Residents will have to be consulted over applications for wind farms in their area, under new laws set to come into force next month.
Currently only developers of a handful of the biggest wind farms have to discuss the implications of their projects with local people.
But new rules from the department of Communities Secretary Eric Pickles will mean even small developments of two or more turbines which are at least 50ft high will have to go through a similar process.
Officials said smaller developments can have a major impact on local areas and be widely opposed – but often the first time residents are aware of them is when an application is received by the council.
Under the new system, a consultation will have to be publicised before an application is made – either by email or letter or in a public meeting.
It will not guarantee more applications are rejected but will mean local residents get a greater say over the size and location from the start, when they have more opportunity to influence the process.
Mr Pickles, the communities secretary said: ‘We are making sure local people have a crystal clear voice in airing their opinions on wind turbines very early on. From day one communities should be centre stage in crafting plans that affect their lives instead of having them forced upon them.
‘Ensuring communities have a greater say at an early stage allows developers to consider much earlier whether to pursue a proposal and what changes they should consider before putting forward formal plans. Our changes allow people’s views and other impacts to be taken into consideration much earlier.’
There are already 4,000 onshore wind turbines in Britain and it is estimated 10,000 will be needed by the end of the decade to meet targets to cut carbon emissions.
But applications by developers, who stand to rake in tens of thousands of pounds in subsidies have angered local communities who think they blight the landscape and hit house prices.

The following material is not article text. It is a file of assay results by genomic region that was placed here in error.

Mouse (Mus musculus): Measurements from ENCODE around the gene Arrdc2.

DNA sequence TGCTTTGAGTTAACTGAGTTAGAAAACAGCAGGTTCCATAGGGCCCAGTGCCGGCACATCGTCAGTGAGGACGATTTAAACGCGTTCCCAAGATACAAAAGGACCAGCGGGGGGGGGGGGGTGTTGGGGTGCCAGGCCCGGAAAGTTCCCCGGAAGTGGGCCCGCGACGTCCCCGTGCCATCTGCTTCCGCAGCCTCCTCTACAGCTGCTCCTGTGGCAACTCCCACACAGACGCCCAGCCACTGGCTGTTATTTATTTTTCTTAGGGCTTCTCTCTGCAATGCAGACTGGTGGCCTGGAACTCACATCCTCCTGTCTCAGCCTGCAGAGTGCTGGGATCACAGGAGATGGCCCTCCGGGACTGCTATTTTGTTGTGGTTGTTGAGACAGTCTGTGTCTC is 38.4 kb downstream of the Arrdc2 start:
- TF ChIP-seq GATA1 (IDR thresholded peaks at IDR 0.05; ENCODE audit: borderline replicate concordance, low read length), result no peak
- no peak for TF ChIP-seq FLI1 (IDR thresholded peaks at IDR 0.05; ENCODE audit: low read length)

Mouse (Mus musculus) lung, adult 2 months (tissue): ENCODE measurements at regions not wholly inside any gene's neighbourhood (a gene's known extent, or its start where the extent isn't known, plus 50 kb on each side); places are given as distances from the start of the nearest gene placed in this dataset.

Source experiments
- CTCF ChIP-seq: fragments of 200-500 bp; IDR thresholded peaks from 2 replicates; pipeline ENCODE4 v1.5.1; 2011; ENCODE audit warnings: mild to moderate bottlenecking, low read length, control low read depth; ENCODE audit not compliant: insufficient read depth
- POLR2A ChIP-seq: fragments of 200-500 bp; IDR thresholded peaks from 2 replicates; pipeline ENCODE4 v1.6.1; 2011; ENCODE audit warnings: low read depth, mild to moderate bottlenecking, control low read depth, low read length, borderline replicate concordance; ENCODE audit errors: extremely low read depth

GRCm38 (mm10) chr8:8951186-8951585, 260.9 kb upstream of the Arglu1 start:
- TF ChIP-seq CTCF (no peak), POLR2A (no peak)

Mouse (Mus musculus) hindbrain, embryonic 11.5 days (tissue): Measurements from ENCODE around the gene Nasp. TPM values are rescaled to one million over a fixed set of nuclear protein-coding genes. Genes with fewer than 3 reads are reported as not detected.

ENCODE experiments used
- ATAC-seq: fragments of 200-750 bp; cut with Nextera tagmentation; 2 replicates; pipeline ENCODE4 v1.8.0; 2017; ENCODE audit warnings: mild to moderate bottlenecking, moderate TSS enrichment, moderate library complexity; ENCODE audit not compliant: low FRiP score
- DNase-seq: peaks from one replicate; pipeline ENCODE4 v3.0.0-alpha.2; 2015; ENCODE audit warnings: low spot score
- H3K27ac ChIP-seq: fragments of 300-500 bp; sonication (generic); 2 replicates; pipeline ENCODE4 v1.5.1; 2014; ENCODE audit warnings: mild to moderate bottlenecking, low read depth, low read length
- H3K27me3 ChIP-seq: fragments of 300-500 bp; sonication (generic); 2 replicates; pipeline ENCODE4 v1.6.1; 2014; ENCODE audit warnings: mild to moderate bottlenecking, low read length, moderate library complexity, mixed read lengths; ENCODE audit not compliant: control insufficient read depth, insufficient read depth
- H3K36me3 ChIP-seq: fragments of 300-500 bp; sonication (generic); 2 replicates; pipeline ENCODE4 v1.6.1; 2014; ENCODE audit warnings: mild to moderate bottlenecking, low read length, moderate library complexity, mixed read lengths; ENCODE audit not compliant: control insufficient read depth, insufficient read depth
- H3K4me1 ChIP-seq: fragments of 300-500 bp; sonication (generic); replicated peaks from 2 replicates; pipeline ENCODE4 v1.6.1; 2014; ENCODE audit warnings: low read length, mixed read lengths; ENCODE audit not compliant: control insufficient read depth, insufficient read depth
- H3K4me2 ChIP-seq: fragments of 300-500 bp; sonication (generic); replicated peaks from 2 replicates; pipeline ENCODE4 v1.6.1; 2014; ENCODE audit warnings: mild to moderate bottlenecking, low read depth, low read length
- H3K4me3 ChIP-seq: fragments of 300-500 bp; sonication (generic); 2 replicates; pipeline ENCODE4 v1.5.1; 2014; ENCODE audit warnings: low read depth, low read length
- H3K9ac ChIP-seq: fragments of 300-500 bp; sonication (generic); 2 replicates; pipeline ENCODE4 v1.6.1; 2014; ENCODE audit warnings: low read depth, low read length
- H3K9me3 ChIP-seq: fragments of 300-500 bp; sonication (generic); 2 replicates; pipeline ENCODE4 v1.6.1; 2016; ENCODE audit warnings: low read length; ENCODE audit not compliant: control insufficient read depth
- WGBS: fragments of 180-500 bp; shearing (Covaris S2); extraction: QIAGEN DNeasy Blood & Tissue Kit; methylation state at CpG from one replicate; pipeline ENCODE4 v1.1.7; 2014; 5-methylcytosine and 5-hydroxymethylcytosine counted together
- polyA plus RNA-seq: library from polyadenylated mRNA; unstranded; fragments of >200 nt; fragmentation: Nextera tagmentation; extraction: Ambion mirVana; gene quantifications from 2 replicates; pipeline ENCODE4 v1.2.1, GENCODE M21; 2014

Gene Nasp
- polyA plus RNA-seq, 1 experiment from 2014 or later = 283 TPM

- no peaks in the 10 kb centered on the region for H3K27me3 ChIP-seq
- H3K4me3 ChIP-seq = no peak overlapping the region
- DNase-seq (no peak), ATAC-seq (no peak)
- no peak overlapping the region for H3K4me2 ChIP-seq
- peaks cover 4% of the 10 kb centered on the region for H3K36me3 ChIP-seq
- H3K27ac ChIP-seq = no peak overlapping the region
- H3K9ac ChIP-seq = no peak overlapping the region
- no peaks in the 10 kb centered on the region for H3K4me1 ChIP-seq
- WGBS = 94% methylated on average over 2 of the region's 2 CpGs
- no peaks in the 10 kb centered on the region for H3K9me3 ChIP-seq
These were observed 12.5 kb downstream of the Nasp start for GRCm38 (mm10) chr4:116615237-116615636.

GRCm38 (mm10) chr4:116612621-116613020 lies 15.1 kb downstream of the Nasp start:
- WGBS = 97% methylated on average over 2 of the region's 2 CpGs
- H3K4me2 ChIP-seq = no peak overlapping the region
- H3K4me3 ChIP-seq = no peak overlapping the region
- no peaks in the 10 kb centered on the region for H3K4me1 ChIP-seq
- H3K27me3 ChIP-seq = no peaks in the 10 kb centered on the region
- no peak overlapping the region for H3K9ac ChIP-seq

Council planners already reject around half the applications they receive, but many are then approved on appeal by planning inspectors to champion green energy.
Mr Pickles announced this year that the drive to build wind farms would no longer automatically trump protecting the landscape.
In a major boost for anti-wind farm campaigners, their concerns about the visual and environmental impact must be taken into account, and that for six months his Whitehall department would centrally review some of the appeals to make sure residents get a say.
Wind farms are a running sore between the Liberal Democrats and the Tories. Over a hundred Conservative backbenchers, as well as some cabinet ministers, are opposed to onshore wind farms, which they say ruin the countryside and do not help mitigate climate change.
Tory energy minister Michael Fallon said: ‘These new rules will help ensure that in future people have a say earlier on in the process over where onshore turbines are sited. Wind is an important part of the UK’s energy mix, and both Government and industry agree that these proposals will ensure that new turbines are appropriately sited.’
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